Cheong suggests looking at more commonly traded models to better understand the market. “For the high volume steel or gold pieces—about 10,000 are traded per annum on the secondary market—there was no drop in prices from 2020 to 2022. If I look at a more specific index, like the Rolex Steel Submariner with ceramic bezel, the fall in price is zero. Same with the steel Patek Philippe Nautilus with a white dial made between 2012 and 2019—the fall is also zero.” 

Another well-known name in the watch world, Paxton Wong, says this fall in prices is no cause for alarm yet, but in fact good news for avid collectors like himself. Born in Singapore and based in Sydney, Wong has been collecting watches for over 40 years. 

“This spells better availability of watches and hopefully an adjustment in pricing. For the passionate collector, not having to compete with grey market buyers is a good thing.” He adds that given the current economic downturn and instability in various parts of the world, the strong watch markets are still Hong Kong and Singapore.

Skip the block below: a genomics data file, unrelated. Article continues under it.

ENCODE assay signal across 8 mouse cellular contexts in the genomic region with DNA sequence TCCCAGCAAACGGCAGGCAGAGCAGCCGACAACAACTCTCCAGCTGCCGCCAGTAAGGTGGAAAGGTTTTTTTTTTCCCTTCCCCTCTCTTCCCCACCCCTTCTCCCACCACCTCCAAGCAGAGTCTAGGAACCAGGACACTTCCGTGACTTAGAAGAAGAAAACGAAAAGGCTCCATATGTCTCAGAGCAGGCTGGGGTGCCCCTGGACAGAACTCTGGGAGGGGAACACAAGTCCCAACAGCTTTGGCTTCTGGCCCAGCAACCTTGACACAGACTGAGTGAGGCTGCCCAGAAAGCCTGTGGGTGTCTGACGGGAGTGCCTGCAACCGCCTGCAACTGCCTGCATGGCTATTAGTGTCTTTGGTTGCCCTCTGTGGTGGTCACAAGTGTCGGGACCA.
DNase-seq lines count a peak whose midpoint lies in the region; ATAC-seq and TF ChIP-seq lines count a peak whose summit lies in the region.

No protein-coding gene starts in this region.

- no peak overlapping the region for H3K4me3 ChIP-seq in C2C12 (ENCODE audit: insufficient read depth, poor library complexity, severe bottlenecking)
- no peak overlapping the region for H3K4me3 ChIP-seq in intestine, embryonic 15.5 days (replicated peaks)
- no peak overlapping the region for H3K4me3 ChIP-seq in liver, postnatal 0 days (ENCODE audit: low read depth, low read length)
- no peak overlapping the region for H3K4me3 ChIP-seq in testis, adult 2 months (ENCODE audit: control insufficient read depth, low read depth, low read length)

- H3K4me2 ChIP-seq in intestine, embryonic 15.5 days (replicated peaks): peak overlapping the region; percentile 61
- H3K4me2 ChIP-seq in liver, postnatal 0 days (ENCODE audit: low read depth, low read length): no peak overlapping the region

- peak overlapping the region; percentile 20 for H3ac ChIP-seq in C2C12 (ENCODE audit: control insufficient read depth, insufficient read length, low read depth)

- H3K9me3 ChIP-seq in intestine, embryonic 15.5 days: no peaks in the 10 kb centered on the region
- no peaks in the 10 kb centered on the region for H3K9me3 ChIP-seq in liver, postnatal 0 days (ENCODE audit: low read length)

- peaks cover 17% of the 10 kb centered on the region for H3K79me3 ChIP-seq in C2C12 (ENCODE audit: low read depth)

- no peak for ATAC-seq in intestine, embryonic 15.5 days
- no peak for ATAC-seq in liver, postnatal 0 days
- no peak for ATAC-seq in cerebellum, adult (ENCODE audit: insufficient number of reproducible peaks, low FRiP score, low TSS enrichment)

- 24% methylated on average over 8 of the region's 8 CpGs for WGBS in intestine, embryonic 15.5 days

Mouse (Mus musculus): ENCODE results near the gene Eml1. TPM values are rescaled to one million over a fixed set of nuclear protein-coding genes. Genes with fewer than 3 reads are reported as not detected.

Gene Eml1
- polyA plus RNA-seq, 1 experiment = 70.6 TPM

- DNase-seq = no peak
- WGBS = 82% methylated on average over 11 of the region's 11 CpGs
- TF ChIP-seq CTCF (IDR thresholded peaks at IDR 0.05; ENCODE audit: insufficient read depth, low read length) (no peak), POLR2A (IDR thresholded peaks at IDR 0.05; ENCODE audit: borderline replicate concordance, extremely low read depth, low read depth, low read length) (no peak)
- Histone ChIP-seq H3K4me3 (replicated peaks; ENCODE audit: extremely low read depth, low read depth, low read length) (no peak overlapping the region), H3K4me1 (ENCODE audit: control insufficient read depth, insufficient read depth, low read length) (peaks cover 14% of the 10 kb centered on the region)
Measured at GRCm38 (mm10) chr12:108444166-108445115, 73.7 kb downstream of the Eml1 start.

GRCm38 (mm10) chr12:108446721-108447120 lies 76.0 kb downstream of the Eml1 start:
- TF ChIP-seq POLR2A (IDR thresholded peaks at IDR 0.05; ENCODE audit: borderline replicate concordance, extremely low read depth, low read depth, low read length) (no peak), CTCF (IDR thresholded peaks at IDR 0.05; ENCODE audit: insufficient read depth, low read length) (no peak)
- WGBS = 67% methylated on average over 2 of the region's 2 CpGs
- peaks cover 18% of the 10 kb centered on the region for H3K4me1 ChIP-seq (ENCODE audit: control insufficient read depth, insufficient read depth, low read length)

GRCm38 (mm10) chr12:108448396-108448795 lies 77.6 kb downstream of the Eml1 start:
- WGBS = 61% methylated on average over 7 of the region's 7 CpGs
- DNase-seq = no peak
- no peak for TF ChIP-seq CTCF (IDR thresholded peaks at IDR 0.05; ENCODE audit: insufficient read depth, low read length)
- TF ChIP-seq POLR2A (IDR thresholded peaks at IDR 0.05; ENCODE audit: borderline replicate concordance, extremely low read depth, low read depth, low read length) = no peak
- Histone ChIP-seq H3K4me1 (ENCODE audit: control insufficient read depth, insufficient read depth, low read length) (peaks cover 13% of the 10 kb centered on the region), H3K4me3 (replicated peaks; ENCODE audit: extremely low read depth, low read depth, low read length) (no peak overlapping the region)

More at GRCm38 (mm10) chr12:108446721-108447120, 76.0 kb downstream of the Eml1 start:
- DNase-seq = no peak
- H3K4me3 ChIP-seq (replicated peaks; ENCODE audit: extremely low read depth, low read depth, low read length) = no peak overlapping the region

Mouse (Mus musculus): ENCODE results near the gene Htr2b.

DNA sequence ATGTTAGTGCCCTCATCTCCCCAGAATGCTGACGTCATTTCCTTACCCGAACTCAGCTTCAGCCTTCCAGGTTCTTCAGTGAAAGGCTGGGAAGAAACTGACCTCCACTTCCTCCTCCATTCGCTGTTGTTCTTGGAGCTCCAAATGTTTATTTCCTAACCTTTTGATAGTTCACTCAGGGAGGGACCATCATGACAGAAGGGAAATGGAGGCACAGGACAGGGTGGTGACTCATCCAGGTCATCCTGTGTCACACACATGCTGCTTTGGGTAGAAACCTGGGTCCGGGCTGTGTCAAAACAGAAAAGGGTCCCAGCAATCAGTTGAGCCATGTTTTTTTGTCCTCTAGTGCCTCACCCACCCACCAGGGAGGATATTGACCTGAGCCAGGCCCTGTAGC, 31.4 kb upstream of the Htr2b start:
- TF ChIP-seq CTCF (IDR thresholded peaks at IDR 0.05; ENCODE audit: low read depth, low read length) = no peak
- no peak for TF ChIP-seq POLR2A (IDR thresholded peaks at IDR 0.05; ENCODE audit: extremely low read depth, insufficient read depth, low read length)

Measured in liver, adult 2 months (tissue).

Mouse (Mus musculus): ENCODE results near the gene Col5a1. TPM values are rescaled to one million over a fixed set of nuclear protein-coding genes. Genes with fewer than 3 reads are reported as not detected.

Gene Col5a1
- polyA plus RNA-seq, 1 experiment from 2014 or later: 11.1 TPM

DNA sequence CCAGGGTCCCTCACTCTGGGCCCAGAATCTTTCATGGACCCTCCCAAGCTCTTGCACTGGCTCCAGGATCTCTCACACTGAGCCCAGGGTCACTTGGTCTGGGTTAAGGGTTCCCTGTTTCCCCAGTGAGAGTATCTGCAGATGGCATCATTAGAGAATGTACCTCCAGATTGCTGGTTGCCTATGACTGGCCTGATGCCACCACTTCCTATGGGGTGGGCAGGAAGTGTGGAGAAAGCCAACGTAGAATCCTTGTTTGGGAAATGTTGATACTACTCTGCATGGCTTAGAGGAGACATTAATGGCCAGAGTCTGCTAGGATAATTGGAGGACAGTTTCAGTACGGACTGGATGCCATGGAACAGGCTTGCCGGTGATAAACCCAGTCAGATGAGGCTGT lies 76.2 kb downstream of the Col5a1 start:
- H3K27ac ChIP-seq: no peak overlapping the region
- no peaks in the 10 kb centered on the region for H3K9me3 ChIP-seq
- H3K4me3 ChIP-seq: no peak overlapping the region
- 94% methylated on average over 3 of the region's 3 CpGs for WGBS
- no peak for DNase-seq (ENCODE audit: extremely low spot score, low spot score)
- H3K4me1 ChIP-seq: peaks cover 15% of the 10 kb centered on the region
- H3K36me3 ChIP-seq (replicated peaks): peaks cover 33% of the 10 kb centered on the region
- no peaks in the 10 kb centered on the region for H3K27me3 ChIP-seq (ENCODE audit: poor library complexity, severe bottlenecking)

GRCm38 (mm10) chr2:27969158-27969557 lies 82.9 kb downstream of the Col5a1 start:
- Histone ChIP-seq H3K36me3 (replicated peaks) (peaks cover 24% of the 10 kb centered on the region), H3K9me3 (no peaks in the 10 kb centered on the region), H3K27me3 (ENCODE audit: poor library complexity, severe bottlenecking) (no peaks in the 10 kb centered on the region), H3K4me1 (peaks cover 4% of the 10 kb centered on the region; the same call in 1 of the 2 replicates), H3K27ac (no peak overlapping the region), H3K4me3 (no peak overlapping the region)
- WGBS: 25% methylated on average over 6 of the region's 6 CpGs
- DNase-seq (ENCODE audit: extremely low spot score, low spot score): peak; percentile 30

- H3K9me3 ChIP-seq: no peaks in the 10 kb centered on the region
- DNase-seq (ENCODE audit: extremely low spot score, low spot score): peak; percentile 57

Thomas Perazzi, head of watches, Asia, at auction house Phillips shares the sentiment that there is no cause for concern, and highlights that the market is “not softening at all and is as strong as before.” Having been in the watch auction business for over 15 years, Perazzi says he has observed such changes in the markets many times in the span of his career and expects repeats in future.

He notes two explanations for the current drop in prices: price correction and a change in interest from collectors.

“We were already expecting a price correction this year when the watches fetched really high prices in 2021,” he says, continuing, “Also, collectors who already own all the popular pieces are spending their money on other brands. Interest is moving towards the newer and independent brands.”

This is evidenced by the concurrent hike in prices of other watch brands like Bulgari, A. Lange & Sohne and Girard Perregaux—1, 3 and 5 per cent respectively.